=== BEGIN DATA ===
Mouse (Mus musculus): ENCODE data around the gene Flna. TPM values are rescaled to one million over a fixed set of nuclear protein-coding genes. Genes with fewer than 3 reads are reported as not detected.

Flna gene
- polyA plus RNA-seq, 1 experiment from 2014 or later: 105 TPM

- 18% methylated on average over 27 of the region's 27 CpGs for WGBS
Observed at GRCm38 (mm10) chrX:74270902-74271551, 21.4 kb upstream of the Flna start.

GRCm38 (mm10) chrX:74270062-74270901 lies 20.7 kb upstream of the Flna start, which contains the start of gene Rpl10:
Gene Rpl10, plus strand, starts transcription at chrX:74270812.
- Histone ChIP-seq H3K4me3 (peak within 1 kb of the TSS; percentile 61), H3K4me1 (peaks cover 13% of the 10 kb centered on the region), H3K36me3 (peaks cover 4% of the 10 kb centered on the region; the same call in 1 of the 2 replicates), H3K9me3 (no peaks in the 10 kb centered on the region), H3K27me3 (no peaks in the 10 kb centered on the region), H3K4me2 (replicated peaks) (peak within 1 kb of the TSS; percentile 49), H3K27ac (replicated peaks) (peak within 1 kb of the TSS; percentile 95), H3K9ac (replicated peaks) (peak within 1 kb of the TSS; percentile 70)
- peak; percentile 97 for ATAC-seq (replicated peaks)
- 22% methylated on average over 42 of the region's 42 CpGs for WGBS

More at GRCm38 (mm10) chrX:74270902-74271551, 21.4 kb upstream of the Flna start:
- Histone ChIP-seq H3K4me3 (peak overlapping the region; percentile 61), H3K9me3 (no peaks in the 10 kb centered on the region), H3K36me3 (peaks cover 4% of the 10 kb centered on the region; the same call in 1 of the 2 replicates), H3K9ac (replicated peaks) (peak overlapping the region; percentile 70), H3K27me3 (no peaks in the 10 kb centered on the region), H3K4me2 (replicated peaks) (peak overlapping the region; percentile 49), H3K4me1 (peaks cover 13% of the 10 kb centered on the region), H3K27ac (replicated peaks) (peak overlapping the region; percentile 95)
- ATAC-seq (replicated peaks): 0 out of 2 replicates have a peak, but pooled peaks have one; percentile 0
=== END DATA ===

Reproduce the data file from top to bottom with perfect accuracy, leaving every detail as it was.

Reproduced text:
Mouse (Mus musculus): ENCODE data around the gene Flna. TPM values are rescaled to one million over a fixed set of nuclear protein-coding genes. Genes with fewer than 3 reads are reported as not detected.

Flna gene
- polyA plus RNA-seq, 1 experiment from 2014 or later: 105 TPM

- 18% methylated on average over 27 of the region's 27 CpGs for WGBS
Observed at GRCm38 (mm10) chrX:74270902-74271551, 21.4 kb upstream of the Flna start.

GRCm38 (mm10) chrX:74270062-74270901 lies 20.7 kb upstream of the Flna start, which contains the start of gene Rpl10:
Gene Rpl10, plus strand, starts transcription at chrX:74270812.
- Histone ChIP-seq H3K4me3 (peak within 1 kb of the TSS; percentile 61), H3K4me1 (peaks cover 13% of the 10 kb centered on the region), H3K36me3 (peaks cover 4% of the 10 kb centered on the region; the same call in 1 of the 2 replicates), H3K9me3 (no peaks in the 10 kb centered on the region), H3K27me3 (no peaks in the 10 kb centered on the region), H3K4me2 (replicated peaks) (peak within 1 kb of the TSS; percentile 49), H3K27ac (replicated peaks) (peak within 1 kb of the TSS; percentile 95), H3K9ac (replicated peaks) (peak within 1 kb of the TSS; percentile 70)
- peak; percentile 97 for ATAC-seq (replicated peaks)
- 22% methylated on average over 42 of the region's 42 CpGs for WGBS

More at GRCm38 (mm10) chrX:74270902-74271551, 21.4 kb upstream of the Flna start:
- Histone ChIP-seq H3K4me3 (peak overlapping the region; percentile 61), H3K9me3 (no peaks in the 10 kb centered on the region), H3K36me3 (peaks cover 4% of the 10 kb centered on the region; the same call in 1 of the 2 replicates), H3K9ac (replicated peaks) (peak overlapping the region; percentile 70), H3K27me3 (no peaks in the 10 kb centered on the region), H3K4me2 (replicated peaks) (peak overlapping the region; percentile 49), H3K4me1 (peaks cover 13% of the 10 kb centered on the region), H3K27ac (replicated peaks) (peak overlapping the region; percentile 95)
- ATAC-seq (replicated peaks): 0 out of 2 replicates have a peak, but pooled peaks have one; percentile 0